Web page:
Marine

Large vehicle-carrying ferry makes first-ever autonomous run in Japan

Large vehicle-carrying ferry m...
The Soleil ferry on its Iyonda Sea run this week – the event was claimed to be the world's first demonstration of a fully autonomous large vehicle ferry
The Soleil ferry on its Iyonda Sea run this week – the event was claimed to be the world's first demonstration of a fully autonomous large vehicle ferry
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The ship's automated berthing/unberthing system monitor (left) and its navigation system monitor (right)
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The ship's automated berthing/unberthing system monitor (left) and its navigation system monitor (right)
Some of the infrared cameras utilized by the Soleil
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Some of the infrared cameras utilized by the Soleil
The Soleil ferry on its Iyonda Sea run this week – the event was claimed to be the world's first demonstration of a fully autonomous large vehicle ferry
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The Soleil ferry on its Iyonda Sea run this week – the event was claimed to be the world's first demonstration of a fully autonomous large vehicle ferry
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In what is being described as a world-first, a 222-meter (728-ft) vehicle-carrying ferry has autonomously navigated a 240-km (149-mile) stretch of Japan's Iyonda Sea. The vessel even performed the docking procedures on its own.

Taking place this Monday (Jan. 17), the demonstration of the Smart Coastal Ferry project incorporated technology developed by the Mitsubishi Shipbuilding Company and the Shin Nihonkai Ferry Company, which was utilized on the latter firm's Soleil ferry. The ferry project is in turn part of The Nippon Foundation's larger Meguri 2040 autonomous ship navigation development project.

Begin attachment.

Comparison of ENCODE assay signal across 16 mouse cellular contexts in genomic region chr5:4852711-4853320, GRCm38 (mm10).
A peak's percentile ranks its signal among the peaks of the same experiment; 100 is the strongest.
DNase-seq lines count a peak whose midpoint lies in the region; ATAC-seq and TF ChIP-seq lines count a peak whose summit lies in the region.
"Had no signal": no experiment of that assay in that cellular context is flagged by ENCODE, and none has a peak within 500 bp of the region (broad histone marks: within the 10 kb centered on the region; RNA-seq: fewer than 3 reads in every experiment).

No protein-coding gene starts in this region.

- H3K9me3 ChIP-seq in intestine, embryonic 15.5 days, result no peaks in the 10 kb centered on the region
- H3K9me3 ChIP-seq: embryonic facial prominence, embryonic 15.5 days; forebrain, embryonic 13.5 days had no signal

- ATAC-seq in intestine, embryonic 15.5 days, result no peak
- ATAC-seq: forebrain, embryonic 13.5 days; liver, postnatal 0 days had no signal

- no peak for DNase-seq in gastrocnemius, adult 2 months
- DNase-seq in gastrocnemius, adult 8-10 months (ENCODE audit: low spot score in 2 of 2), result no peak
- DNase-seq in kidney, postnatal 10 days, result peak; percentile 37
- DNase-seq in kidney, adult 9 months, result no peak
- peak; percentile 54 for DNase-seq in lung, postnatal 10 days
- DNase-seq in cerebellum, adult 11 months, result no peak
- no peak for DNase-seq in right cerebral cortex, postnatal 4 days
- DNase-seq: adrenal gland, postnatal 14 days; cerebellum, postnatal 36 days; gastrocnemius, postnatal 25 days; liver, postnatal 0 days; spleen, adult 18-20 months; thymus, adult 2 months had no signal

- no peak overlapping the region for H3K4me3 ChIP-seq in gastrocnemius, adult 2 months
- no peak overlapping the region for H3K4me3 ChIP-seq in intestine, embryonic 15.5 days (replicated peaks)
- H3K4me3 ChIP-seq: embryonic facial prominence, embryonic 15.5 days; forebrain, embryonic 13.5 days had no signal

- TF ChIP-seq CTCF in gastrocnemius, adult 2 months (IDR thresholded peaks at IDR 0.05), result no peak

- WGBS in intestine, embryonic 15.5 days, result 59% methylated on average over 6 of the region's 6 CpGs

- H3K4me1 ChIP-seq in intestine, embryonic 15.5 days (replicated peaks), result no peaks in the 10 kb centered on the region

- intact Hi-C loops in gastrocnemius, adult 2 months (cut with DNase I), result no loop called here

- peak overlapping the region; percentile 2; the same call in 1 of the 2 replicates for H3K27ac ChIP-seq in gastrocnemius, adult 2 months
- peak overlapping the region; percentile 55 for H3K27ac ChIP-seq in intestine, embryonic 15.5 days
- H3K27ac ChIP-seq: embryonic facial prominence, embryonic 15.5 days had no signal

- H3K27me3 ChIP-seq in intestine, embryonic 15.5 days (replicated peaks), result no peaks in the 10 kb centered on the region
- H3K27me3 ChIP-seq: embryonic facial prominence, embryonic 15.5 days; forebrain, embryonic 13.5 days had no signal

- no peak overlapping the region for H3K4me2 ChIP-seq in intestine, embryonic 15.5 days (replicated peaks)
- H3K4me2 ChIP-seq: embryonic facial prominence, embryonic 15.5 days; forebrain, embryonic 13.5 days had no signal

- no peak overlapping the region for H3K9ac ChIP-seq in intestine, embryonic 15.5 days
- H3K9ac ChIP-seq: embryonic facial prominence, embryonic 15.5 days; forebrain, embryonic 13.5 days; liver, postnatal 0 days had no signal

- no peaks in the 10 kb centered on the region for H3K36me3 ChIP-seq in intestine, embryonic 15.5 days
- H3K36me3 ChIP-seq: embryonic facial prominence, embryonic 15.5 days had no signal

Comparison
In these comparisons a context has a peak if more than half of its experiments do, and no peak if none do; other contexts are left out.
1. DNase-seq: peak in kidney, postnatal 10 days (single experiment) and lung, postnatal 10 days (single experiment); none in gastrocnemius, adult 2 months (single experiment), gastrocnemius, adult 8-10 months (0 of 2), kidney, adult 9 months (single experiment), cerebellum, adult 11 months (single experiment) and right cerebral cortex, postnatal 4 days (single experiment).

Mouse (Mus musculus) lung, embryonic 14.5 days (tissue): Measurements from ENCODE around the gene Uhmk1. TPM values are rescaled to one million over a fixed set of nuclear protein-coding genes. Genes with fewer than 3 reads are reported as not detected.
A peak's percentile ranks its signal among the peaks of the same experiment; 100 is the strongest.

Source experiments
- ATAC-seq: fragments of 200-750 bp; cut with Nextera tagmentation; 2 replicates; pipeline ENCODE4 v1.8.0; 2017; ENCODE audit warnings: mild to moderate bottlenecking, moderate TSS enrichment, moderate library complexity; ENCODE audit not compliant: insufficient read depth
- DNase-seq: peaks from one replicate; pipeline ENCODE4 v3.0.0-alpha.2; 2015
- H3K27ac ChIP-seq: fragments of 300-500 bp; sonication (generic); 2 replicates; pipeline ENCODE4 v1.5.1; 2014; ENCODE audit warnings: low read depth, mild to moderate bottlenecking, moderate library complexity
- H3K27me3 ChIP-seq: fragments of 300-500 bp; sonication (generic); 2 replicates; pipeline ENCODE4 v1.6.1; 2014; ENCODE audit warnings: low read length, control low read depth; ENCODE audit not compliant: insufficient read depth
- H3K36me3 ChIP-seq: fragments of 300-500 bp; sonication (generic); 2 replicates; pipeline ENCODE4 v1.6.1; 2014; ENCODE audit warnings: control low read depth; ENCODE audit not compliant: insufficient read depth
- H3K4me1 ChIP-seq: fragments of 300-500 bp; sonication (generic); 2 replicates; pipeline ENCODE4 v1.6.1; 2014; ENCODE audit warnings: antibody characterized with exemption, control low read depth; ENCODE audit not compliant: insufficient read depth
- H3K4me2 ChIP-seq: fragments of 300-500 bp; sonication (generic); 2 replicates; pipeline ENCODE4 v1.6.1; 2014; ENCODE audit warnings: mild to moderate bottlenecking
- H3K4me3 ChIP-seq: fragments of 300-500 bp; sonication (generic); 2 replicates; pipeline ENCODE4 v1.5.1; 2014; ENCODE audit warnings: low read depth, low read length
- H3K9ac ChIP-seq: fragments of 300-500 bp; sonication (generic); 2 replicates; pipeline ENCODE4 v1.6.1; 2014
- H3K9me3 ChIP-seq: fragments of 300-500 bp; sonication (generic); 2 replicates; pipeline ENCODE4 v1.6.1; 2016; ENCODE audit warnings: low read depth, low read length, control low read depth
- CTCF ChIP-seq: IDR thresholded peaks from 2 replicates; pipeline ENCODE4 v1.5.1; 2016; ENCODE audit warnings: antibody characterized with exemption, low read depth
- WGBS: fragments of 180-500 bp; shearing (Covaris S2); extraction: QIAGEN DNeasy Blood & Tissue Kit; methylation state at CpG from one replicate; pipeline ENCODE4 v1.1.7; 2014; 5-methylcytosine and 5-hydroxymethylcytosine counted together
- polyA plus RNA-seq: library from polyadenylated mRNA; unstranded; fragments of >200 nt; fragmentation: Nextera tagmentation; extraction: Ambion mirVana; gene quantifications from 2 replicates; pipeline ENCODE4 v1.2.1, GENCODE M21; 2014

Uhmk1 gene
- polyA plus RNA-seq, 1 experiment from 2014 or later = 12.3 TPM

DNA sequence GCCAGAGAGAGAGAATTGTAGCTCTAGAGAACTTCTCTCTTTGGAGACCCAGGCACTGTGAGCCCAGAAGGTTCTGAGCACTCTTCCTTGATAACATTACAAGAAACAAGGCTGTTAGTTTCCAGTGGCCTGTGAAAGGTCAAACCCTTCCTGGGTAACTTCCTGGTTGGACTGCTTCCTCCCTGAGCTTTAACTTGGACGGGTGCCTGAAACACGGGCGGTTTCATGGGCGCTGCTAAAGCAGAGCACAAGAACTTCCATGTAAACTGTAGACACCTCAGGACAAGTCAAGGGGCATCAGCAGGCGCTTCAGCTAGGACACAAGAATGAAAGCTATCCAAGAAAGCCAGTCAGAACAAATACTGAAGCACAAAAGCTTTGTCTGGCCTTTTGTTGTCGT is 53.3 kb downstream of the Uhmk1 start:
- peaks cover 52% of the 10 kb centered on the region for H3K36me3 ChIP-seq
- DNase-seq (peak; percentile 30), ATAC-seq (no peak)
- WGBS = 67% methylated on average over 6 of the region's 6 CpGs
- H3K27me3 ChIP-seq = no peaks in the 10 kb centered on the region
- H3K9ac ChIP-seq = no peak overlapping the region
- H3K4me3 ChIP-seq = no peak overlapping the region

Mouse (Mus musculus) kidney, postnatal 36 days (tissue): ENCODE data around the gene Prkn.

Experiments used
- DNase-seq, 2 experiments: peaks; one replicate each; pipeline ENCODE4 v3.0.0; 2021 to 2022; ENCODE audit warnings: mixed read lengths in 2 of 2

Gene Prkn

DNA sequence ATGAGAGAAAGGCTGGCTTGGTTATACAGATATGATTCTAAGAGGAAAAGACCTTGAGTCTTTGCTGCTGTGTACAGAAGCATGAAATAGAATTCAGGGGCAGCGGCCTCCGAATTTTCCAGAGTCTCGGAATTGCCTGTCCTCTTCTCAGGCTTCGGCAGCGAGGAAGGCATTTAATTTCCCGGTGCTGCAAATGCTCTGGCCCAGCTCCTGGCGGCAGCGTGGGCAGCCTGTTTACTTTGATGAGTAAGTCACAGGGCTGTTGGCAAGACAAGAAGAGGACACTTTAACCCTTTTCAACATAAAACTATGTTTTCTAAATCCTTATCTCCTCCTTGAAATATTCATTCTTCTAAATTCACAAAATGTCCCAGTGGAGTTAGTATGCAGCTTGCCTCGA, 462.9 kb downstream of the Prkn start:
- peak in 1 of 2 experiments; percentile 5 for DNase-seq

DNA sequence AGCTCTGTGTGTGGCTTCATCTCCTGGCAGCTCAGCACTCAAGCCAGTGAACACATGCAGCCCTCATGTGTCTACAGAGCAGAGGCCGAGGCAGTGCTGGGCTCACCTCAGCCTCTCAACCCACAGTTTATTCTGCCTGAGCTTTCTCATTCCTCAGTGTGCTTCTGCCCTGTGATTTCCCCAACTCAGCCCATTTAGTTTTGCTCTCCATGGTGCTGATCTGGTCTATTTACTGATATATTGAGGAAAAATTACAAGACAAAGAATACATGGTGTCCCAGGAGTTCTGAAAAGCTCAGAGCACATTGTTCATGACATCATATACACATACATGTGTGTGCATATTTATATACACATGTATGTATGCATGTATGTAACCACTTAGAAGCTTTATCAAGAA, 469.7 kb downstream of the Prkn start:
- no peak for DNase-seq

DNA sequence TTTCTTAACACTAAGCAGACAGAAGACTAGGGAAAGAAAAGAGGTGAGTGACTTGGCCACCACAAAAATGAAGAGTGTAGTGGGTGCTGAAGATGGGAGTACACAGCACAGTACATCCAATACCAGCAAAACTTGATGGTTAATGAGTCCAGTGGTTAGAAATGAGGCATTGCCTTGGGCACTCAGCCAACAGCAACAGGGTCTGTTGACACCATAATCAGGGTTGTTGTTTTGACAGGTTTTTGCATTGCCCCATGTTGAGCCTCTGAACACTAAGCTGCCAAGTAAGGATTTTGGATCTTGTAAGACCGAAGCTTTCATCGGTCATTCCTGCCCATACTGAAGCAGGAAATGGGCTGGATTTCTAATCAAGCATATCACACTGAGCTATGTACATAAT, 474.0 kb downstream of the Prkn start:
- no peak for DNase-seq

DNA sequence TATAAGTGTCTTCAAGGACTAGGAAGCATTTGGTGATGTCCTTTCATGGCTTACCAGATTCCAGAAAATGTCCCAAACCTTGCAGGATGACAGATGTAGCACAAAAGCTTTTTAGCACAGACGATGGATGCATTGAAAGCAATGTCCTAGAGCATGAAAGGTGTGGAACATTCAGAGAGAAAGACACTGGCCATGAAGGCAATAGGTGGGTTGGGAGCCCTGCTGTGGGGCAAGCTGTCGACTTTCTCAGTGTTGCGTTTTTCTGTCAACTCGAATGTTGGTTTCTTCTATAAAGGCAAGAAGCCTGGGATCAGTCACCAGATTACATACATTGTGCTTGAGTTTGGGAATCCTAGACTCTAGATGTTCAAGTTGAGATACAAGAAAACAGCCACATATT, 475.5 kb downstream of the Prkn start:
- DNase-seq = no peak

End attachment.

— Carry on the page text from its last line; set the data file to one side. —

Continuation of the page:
The Soleil first entered service on July 1st of last year, piloted by a human crew. As it repeatedly made the 240-km/7-hour trip between the localities of Shinmoji and Iyonada, its Super Bridge-X autonomous navigation system compiled data on the route. This week's run was the first one handled solely by that system, which took the ferry up to a top speed of 26 knots (30 mph or 48 km/h).

Some of the infrared cameras utilized by the Soleil
Some of the infrared cameras utilized by the Soleil

Along with GPS functionality, the navigation system also utilizes an array of infrared cameras to detect and avoid other ships (day or night), an engine monitoring system to ensure that things keep running smoothly, and an automated berthing/unberthing system. The latter turns and reverses the vessel, allowing it to dock at and disembark from the two ports.

Mitsubishi has stated that the development of such technologies should help increase maritime safety, reduce crew labor requirements, and reduce operating costs. Demonstrations from other Meguri 2040 member groups will be taking place throughout January and March.

Source: Mitsubishi Heavy Industries

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4 comments
4 comments
windykites
More Jobs eliminated. Yes, but at what expense? What would passengers prefer? A live crew, or robots?
ArdisLille
As a 50-year passenger of the Lake Michigan car ferries (yes, I am ancient) my vote goes to a live crew.
John Toothaker
As a retired USMM Chief Engineer, a licensed Private Pilot and a certifiable motorcycle nut, I have been following this "Autonomous" technology being applied to all forms of transportation with enthusiasm. This is the future. It is safer, cleaner and way more efficient. The future is full of challenges. I would rather out think them than quit and go home. Congratulations Mitsubishi!
ljaques
Ferry riders simply want to go from point A to point B in the quickest, least uncomfortable way. Why should they care about live crew if autonomous control is possible?
Kudos to MHI for the win.